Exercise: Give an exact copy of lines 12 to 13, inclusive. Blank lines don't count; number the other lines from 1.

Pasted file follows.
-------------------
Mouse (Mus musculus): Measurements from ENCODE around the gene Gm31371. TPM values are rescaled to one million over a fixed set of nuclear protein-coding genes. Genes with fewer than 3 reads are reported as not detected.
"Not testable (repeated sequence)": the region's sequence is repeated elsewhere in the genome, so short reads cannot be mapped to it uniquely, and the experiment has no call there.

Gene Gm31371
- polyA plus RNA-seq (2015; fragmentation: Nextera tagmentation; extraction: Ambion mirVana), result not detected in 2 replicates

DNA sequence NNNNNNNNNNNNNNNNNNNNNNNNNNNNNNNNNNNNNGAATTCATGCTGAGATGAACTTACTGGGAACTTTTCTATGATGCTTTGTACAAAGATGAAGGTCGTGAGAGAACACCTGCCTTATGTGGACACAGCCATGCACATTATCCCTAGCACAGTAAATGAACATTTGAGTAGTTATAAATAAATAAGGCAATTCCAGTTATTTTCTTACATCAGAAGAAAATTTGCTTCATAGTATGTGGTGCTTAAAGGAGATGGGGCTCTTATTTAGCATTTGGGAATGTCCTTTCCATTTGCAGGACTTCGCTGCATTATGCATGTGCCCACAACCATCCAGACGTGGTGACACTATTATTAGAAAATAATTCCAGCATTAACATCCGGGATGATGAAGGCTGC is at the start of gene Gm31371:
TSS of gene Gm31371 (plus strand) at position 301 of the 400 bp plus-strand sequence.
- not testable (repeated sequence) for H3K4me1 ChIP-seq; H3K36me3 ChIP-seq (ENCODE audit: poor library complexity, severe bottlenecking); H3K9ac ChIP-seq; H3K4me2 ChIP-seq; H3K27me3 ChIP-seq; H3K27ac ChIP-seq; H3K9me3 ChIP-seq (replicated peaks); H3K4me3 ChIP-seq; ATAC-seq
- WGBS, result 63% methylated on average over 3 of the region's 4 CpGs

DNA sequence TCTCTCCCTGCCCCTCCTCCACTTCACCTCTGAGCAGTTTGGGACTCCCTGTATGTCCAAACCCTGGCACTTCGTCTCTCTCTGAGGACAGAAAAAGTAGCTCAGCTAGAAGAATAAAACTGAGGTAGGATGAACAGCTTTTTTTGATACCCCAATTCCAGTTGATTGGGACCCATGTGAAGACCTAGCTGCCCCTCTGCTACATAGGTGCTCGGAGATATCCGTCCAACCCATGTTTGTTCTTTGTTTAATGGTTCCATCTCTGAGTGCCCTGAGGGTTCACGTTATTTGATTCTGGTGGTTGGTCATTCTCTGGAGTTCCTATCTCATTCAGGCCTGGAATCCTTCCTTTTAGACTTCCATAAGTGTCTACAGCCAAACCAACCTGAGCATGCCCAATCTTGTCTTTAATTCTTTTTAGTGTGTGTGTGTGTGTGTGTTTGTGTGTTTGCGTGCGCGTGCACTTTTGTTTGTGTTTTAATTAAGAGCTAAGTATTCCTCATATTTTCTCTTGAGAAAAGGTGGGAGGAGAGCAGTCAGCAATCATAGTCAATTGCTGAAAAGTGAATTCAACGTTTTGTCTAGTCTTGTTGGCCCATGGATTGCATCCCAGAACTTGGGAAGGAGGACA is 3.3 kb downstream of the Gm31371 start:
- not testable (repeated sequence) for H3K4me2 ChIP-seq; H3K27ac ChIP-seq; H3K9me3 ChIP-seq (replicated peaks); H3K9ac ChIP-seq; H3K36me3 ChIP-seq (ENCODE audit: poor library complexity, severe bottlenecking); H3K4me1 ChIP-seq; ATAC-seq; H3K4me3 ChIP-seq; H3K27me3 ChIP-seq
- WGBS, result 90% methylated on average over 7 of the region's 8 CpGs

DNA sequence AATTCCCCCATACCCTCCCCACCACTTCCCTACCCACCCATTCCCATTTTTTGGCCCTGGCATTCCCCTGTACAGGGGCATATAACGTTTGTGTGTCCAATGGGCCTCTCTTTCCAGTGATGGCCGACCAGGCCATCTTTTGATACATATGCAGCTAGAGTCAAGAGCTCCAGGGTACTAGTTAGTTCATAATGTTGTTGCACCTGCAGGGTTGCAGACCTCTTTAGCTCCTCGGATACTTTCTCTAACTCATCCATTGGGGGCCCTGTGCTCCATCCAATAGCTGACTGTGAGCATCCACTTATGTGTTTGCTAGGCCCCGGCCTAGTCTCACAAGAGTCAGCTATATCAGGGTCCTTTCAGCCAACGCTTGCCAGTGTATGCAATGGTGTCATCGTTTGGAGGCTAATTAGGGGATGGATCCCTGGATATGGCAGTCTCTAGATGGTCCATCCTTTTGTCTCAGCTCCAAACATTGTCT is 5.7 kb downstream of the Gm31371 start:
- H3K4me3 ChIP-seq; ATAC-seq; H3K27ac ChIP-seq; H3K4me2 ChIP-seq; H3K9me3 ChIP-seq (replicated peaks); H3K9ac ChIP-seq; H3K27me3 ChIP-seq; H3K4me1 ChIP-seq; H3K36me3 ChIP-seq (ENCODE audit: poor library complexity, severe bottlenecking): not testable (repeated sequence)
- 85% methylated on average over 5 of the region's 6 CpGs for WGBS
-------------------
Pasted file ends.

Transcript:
DNA sequence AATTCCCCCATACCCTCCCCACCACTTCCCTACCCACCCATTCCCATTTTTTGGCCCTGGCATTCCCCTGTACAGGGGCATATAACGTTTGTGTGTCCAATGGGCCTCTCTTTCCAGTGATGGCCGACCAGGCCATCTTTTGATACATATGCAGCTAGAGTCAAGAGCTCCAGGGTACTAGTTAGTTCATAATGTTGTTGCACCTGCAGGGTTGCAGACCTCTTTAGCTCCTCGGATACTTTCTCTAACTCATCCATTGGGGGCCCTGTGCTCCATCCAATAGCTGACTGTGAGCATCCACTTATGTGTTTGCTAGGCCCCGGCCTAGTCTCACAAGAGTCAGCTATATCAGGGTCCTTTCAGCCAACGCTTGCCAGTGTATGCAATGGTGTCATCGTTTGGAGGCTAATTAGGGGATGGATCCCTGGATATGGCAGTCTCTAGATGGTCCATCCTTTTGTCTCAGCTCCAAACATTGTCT is 5.7 kb downstream of the Gm31371 start:
- H3K4me3 ChIP-seq; ATAC-seq; H3K27ac ChIP-seq; H3K4me2 ChIP-seq; H3K9me3 ChIP-seq (replicated peaks); H3K9ac ChIP-seq; H3K27me3 ChIP-seq; H3K4me1 ChIP-seq; H3K36me3 ChIP-seq (ENCODE audit: poor library complexity, severe bottlenecking): not testable (repeated sequence)